The earliest crime literature in the German lands were true crime reports published from 1730 to 1865 and popularly known as "Der Pitaval" after the French author of the original publications, F. Guyot de Pitaval . It is fascinating to note that a number of the early, classic German authors anticipated the genre in some of their work. The great Schiller in his 1786 novel, Der Verbrecher aus verlorener Ehre (Verlag der Bremer Presse, Munich, 1922) created a crime story of a sort. Similarly the renowned E.T.A. Hoffmann story Mademoiselle von Scuderi, (in Selected Writings of E.T.A. Hoffmann, Vol. 1, University of Chicago Press, 1969) written in 1820, is a crime story in which Fraulein Scuderi somewhat unintentionally plays a detective role, an innocent person is exonerated, and a villain is bagged. A number of literary sources argue that Hoffmann was an important influence on Poe. The venerable poet Annette von Droste-Hulshoff’s The Jew’s Beech (John Calder, London, 1958) published in 1842 is a melodramatic story about a crime that solves itself with the commission of a suicide. German literature specialists argue that the first genuine German mystery was penned by Adolf Mullner in 1829 and entitled Der Kaliber- Caliber- (Verlag von Phillip Reclam, Leipzig). It is indeed a crime story but lacks the complete nature of Poe’s Murder in the Rue Morgue.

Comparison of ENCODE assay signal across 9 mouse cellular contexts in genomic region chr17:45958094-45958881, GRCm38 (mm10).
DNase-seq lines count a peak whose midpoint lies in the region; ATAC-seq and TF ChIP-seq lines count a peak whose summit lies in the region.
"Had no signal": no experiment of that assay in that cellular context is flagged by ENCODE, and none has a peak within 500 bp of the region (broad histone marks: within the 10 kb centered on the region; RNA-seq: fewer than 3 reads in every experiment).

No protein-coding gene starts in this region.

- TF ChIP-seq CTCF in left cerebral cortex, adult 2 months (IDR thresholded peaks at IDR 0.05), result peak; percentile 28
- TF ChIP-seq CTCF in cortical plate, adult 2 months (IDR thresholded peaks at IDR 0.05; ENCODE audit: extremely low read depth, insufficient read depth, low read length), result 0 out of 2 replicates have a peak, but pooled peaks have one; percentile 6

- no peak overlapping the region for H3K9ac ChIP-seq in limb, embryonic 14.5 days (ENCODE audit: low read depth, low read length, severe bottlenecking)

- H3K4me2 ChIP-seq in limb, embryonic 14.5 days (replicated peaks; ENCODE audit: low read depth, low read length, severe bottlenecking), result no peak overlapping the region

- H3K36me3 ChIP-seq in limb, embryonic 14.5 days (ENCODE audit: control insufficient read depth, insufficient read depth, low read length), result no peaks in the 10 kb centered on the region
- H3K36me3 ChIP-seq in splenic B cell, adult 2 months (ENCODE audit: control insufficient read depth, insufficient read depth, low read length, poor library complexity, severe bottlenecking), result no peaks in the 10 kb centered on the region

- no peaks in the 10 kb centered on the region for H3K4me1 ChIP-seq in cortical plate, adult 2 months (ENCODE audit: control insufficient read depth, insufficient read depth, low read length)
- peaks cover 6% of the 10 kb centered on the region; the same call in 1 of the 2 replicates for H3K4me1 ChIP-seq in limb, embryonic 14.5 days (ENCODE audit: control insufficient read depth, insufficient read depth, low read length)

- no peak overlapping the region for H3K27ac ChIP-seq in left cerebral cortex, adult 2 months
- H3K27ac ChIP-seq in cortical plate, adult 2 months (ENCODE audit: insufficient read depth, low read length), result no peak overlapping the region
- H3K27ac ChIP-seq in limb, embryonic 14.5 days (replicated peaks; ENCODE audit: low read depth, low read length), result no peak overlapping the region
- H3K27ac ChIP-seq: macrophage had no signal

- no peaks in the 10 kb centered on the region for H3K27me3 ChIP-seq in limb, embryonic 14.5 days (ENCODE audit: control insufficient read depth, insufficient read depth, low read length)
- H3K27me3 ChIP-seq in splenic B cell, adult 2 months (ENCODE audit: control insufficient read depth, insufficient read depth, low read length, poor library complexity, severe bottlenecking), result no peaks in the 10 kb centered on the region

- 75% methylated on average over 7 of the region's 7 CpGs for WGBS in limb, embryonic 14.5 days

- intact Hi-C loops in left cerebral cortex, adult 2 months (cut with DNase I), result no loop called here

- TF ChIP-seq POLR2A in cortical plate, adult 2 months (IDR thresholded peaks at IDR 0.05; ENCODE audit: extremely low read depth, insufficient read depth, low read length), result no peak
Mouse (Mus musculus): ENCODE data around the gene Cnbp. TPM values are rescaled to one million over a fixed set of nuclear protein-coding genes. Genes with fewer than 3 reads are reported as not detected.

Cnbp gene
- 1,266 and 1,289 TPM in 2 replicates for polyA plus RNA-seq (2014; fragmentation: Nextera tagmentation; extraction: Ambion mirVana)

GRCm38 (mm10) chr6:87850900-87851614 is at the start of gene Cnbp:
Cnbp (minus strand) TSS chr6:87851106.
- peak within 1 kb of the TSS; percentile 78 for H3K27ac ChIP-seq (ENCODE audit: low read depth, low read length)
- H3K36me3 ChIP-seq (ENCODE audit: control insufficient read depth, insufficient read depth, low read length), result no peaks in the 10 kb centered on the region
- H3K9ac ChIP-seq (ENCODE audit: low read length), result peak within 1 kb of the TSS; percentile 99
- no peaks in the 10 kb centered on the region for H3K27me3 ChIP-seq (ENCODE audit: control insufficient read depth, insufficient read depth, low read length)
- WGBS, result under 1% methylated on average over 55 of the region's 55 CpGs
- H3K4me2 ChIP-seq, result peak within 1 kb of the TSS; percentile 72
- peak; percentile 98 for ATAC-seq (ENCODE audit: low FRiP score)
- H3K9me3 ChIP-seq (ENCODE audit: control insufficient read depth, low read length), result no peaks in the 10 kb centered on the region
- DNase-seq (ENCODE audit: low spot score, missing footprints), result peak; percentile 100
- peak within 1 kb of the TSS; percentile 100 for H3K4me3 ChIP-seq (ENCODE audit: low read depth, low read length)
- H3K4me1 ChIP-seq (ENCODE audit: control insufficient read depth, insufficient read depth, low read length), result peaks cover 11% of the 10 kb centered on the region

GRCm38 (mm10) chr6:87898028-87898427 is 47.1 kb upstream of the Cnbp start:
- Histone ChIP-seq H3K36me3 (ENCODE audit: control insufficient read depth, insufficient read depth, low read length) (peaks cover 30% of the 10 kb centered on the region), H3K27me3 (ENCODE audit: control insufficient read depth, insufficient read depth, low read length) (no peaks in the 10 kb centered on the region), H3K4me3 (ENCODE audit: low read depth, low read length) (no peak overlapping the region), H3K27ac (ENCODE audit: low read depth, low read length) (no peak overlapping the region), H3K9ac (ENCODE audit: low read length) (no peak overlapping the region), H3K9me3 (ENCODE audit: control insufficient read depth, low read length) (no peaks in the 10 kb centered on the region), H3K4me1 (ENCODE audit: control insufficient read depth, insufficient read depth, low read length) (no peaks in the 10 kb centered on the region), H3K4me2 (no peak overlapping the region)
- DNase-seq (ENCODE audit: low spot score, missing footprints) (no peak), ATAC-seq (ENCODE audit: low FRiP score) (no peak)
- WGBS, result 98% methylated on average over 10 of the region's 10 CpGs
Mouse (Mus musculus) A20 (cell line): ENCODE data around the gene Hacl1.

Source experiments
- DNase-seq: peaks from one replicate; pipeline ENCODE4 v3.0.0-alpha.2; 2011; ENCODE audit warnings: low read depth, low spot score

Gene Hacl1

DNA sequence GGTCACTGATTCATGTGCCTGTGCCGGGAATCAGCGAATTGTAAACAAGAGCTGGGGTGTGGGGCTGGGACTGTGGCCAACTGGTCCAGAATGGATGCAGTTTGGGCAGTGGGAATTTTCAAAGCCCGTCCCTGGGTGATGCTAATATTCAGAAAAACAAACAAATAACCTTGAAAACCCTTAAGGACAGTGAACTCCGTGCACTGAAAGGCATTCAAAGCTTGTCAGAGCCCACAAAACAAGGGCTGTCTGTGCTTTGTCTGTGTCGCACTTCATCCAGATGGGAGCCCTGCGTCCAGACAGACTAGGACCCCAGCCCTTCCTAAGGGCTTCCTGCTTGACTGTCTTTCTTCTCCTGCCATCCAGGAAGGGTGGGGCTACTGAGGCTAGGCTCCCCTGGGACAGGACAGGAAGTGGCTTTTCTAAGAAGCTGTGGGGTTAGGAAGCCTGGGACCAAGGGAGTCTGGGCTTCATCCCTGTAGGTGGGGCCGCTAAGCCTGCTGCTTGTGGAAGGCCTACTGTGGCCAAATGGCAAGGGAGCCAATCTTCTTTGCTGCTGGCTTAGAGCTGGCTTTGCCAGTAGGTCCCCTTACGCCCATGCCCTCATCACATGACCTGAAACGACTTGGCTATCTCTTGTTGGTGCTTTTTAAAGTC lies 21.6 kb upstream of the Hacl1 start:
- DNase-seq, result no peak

In the early part of the 20th Century there were a few interesting crime writers including Karl Rosner (The King, London, 1922) Dietrich Theden, and Austrian Baldwin Groller who created Detective Dagobert (Detektiv Dagobert Taten und Abenteuer, Phillip Reclam, Leipzig, 1910). However, one of the most influential authors in this period was Erich Kastner who launched one of the most popular children’s series in 1929 with Emil and the Detectives (Doubleday, N.Y., 1950) and continued with a number of follow-ons (see for example, Emil and the Three Twins, Red Fox, London, 2002). Another influential and very popular writer began a series of novels featuring Sergeant Struder (Wachtmeister Struder, Arche, Zurich, 1954). This Swiss storyteller, Friedrich Glauser, published five Struder novels that were enormously popular. The Struder novels have been translated into many languages (except English) and one of the most prestigious prizes for German-language mysteries is named for Glausner.